I know people who believe that painting their faces orange will influence the outcome of a match. Most of them have college degrees.
Around the Office: Marianne Kunkel
Marianne Kunkel is the Managing Editor of Prairie Schooner and a Ph.D. student in poetry at the University of Nebraska-Lincoln, with a specialization in women’s and gender studies. Her poems have appeared in Columbia Poetry Review, Hayden’s Ferry Review, Poet Lore, Rattle, River Styx, and elsewhere, and her chapbook, The Laughing Game, is forthcoming from Finishing Line Press.
Give us the background on how you got to be where you are now--interpret that enigmatic command however you want.
You mean the Managing Editor position, right? Lots of luck and hard work. After I earned my MFA at the University of Florida, I wanted to take some time off before applying for a PhD, so I worked two editing internships and then landed an editing job that I kept for two years. When I arrived at the University of Nebraska, I wanted to keep my editing skills fresh as a back-up career plan, so I interned at the University of Nebraska Press. In the meantime, I served as a reader for Prairie Schooner every semester and trained to become the PS Book Prize Coordinator. The year the new Editor-in-Chief, Kwame Dawes, began work was also the year the former Managing Editor, James Engelhardt, left for a job at the University of Alaska Press. I was tapped as Interim Managing Editor and I'm so happy (tickled! thrilled! ecstatic!) to continue in this role permanently.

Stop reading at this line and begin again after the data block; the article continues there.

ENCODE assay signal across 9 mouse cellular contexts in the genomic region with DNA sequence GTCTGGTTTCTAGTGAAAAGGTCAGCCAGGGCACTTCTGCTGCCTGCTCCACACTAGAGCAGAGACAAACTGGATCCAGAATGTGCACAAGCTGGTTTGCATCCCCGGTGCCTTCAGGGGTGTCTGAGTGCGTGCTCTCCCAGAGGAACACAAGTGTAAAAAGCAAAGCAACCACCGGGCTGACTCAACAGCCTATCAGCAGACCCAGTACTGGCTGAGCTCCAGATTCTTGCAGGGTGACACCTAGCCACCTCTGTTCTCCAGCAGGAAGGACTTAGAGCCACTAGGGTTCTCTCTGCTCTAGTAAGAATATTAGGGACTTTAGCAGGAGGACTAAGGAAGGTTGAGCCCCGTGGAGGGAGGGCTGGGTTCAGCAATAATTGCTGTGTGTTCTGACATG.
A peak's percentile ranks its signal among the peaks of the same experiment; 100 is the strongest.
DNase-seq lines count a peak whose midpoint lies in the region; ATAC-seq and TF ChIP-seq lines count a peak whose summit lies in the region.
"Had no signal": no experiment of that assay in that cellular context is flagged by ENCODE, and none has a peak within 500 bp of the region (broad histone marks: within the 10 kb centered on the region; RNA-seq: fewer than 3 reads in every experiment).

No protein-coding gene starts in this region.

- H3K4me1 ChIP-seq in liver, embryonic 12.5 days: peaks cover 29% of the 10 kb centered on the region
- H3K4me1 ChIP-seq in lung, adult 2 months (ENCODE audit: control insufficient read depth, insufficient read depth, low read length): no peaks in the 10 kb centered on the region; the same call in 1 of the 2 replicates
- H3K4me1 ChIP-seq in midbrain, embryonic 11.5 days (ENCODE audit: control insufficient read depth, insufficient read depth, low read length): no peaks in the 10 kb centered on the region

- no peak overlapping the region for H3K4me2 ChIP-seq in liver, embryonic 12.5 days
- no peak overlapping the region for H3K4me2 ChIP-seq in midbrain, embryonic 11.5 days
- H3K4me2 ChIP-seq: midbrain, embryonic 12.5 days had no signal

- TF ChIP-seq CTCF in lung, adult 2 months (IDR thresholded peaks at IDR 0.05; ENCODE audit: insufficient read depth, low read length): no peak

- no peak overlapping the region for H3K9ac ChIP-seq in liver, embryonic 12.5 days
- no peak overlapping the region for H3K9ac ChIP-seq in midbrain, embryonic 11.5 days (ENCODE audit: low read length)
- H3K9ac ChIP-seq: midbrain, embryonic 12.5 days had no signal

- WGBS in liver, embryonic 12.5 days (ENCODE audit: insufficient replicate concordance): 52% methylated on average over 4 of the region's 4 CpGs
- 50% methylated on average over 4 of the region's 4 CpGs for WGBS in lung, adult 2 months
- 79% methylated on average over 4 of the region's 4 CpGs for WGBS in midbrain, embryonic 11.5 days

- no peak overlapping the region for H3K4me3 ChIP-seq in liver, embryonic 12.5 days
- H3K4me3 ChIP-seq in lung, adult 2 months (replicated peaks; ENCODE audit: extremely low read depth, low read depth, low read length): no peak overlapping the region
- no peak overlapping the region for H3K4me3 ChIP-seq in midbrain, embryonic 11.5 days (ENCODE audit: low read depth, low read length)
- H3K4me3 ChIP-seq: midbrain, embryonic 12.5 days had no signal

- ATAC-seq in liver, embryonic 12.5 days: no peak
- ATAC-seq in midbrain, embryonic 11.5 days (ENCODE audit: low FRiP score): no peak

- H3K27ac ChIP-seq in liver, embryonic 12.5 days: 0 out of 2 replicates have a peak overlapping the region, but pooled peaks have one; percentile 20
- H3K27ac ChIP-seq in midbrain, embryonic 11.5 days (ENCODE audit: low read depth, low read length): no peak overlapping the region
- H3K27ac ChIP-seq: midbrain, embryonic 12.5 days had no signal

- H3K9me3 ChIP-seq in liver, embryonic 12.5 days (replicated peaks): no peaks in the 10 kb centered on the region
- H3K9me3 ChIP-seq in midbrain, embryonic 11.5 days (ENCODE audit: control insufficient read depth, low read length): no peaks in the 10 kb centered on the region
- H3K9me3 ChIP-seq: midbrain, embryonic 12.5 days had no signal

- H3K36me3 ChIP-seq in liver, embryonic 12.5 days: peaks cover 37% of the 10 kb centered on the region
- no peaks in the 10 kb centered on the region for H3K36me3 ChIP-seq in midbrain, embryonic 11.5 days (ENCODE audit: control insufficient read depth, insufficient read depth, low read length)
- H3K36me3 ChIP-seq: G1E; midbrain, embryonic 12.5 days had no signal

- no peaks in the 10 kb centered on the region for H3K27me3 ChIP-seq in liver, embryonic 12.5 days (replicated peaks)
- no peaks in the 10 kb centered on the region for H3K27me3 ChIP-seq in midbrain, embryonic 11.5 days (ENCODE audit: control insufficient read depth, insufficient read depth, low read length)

What's your emotional relationship with the city of Lincoln, Nebraska?
We have lots of pillow talk, Lincoln and I. Ha! Not really. Let's see, I've grown really fond of Lincoln during the last three years that I've lived here. I lived most of my life in the southern United States, and I still feel like a visitor in Nebraska. Things frequently jar and surprise me—the proximity to farms and orchards, the abundance of tasty ice cream, the brutally cold winters. Lincoln itself is a pocket of pretty environmentally-conscientious people, and I've enjoyed becoming more involved in local politics. But I miss the South.
As Managing Editor, what's a typical day at the office like?
Busy! I get anywhere from 25 to 50 emails a day, so I spend a lot of time in front of my computer. When I'm not answering emails, I'm supervising our undergraduate interns—who are lifesavers when it comes to processing mail, proofreading, and keeping up good spirits in the office—planning events, booking advertisements, creating subscription promos, managing the journal's finances, reading submissions, and meeting with our Editor-in-Chief, Kwame Dawes. He's always coming up with unique and ambitious ideas for the journal and it's my job to help turn those ideas into actual accomplishments.
How do you find time to work on your own poetry amid all your responsibilities at the journal? While we're on the subject, what are you working on now?
Weekends are precious, as are weeknights. I've always written at least two hours every day, but I've had to cut back a bit in the last year or so. Lately what's becoming even more precious than time is efficiency—the more I read at my job and elsewhere, and the more I write, the more quickly I'm able to see productive and unproductive turns in my own writing process, and I'm really glad for this. Lately I'm writing first drafts of poems in two or three days, which is huge progress for me. Currently, I'm working on a series of poems about young girls for my book project on girlhood. It's a great focus for some of my natural interests—my own childhood, humor, irreverence, gender, psychology, language, etc.